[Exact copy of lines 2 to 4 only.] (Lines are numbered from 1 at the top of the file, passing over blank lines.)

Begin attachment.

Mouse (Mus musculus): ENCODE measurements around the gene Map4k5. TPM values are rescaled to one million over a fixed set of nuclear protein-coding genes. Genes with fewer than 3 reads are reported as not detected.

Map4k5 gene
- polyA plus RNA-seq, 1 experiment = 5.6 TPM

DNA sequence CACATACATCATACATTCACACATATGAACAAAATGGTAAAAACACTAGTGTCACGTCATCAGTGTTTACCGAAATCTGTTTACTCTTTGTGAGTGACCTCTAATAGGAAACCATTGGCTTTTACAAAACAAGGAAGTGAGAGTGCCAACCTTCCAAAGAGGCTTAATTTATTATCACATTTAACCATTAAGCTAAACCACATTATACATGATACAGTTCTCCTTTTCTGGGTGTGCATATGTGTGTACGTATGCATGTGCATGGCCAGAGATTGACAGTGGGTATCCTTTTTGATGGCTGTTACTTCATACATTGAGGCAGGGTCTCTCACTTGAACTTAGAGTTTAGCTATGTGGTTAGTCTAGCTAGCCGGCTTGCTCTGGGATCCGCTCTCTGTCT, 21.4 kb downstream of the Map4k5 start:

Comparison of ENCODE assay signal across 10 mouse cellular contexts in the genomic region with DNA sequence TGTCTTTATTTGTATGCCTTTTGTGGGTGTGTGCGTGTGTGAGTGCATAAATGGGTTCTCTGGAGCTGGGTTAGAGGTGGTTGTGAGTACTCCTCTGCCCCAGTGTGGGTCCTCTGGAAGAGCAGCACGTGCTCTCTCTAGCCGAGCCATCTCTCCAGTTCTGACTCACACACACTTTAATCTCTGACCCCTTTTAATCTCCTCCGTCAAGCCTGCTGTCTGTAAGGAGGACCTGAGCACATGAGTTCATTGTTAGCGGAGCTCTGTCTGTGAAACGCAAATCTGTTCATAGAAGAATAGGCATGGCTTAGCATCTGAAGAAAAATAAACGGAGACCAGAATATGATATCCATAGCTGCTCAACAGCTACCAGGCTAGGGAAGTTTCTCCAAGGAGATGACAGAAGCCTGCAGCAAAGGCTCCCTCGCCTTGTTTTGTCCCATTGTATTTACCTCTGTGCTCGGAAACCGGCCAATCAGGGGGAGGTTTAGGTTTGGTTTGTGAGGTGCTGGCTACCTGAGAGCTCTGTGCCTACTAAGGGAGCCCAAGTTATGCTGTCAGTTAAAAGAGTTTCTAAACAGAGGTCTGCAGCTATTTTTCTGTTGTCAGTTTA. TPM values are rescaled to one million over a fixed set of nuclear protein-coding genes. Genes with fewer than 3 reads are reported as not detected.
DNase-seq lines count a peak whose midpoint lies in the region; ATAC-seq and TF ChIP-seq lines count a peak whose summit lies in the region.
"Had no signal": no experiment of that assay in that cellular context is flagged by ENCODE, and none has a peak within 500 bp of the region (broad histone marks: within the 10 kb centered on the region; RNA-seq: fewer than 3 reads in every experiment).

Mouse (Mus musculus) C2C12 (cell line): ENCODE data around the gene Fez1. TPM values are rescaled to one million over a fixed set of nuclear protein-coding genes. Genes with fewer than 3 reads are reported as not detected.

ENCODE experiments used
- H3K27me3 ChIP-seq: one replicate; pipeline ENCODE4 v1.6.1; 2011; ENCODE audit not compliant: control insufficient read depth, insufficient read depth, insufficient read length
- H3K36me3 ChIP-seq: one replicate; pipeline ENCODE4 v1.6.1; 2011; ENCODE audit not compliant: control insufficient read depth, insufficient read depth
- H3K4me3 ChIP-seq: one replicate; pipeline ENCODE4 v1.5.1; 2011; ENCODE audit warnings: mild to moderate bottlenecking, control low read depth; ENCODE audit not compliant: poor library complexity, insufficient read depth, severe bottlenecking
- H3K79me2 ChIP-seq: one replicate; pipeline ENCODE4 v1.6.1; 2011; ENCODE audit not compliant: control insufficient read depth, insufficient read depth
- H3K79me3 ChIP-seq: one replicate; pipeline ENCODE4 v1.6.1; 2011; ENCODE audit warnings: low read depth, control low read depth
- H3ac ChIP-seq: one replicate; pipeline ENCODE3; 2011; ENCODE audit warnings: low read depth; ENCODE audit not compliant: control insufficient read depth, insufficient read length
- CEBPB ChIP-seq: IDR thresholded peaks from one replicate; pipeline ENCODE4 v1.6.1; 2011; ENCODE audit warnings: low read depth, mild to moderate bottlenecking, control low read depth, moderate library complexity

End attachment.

Map4k5 gene
- polyA plus RNA-seq, 1 experiment = 5.6 TPM

DNA sequence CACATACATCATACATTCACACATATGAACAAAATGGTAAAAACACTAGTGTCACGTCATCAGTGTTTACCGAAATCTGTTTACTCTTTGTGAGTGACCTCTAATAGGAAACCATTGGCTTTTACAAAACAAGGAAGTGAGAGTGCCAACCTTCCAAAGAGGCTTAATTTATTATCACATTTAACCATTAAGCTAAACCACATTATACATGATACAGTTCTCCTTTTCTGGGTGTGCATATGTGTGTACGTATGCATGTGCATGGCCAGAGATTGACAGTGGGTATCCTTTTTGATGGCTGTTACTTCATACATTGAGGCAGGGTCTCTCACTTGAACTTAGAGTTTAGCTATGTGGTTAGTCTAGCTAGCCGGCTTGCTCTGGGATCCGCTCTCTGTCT, 21.4 kb downstream of the Map4k5 start: